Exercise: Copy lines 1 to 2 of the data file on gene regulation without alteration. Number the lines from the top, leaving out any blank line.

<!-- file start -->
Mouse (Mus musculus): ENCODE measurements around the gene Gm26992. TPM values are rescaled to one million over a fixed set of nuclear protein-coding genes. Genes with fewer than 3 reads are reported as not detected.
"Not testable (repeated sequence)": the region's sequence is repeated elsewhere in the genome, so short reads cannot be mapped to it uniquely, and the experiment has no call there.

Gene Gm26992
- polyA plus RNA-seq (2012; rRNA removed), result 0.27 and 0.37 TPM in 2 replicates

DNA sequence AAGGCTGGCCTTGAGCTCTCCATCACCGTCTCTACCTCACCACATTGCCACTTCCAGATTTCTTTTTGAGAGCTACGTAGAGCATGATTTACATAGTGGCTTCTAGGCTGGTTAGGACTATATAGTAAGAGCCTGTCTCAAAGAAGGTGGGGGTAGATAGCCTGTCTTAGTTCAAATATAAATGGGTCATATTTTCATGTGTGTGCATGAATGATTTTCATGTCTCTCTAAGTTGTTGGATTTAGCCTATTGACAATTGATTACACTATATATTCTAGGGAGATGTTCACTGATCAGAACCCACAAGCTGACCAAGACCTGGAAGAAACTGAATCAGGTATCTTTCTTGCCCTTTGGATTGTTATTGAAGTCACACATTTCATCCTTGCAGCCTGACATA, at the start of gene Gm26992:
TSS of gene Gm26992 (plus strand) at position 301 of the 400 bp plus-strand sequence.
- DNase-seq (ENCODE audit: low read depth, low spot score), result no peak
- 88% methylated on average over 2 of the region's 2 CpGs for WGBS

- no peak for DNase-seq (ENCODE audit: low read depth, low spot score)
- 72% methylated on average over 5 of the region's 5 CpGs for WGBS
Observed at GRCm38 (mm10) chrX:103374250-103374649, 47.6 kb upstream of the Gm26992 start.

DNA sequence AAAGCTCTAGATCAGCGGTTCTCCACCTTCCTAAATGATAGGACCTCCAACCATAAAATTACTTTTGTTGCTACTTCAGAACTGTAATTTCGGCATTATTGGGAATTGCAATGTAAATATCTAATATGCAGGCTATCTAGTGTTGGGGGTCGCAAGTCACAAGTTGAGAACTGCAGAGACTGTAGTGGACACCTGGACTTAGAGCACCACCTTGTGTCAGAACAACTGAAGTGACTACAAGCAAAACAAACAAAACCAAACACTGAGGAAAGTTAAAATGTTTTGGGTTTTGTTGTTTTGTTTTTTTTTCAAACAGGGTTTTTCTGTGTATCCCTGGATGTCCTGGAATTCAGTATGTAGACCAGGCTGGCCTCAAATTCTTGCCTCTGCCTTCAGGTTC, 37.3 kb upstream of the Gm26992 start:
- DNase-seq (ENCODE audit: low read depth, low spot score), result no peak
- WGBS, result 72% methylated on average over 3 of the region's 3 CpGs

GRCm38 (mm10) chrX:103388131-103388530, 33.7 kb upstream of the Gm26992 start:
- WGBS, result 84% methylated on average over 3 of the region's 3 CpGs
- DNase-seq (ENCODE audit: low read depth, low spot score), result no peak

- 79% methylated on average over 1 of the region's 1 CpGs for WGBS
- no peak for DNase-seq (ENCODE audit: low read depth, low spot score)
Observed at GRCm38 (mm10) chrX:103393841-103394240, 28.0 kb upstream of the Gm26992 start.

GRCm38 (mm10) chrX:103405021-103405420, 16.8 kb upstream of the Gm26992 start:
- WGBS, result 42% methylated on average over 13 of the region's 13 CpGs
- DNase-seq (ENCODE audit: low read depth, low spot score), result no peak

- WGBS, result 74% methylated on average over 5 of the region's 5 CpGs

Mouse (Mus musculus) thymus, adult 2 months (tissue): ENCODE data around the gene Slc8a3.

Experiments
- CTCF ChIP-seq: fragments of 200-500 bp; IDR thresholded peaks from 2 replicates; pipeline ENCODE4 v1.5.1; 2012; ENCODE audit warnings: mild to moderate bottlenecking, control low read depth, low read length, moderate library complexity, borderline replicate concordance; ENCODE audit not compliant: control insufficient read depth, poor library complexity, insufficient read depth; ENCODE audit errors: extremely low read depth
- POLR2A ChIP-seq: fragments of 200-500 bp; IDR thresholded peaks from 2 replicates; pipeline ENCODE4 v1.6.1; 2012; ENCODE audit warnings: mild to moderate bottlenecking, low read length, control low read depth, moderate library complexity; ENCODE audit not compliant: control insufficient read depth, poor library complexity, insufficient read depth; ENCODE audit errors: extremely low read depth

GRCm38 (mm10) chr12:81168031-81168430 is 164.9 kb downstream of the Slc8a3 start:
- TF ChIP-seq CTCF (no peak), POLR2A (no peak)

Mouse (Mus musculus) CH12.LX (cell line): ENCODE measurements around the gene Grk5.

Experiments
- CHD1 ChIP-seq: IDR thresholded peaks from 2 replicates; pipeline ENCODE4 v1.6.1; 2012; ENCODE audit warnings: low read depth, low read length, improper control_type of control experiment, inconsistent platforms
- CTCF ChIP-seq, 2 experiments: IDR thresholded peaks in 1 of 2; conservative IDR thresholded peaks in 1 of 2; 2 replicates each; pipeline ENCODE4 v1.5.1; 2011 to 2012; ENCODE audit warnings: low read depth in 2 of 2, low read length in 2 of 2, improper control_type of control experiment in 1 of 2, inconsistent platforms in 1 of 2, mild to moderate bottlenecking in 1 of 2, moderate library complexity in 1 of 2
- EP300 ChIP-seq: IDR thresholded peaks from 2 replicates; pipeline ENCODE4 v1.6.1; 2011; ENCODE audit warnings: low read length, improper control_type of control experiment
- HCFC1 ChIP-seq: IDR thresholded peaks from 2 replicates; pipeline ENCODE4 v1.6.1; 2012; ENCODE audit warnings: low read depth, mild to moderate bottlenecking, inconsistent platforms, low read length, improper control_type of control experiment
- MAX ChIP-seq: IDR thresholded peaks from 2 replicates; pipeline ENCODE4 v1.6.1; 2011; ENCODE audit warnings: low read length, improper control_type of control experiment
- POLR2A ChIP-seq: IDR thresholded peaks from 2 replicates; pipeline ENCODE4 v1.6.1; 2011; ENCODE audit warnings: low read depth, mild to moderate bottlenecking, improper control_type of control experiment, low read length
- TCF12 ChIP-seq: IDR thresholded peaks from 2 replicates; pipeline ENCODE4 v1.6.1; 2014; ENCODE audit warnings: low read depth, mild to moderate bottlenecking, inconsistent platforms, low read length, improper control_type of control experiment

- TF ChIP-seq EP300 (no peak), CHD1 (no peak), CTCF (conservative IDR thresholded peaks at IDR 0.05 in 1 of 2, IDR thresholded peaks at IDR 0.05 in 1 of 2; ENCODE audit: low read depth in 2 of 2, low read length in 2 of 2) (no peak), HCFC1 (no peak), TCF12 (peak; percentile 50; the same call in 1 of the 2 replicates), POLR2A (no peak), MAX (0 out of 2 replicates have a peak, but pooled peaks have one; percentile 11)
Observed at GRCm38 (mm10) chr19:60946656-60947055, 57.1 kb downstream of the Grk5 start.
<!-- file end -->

Mouse (Mus musculus): ENCODE measurements around the gene Gm26992. TPM values are rescaled to one million over a fixed set of nuclear protein-coding genes. Genes with fewer than 3 reads are reported as not detected.
"Not testable (repeated sequence)": the region's sequence is repeated elsewhere in the genome, so short reads cannot be mapped to it uniquely, and the experiment has no call there.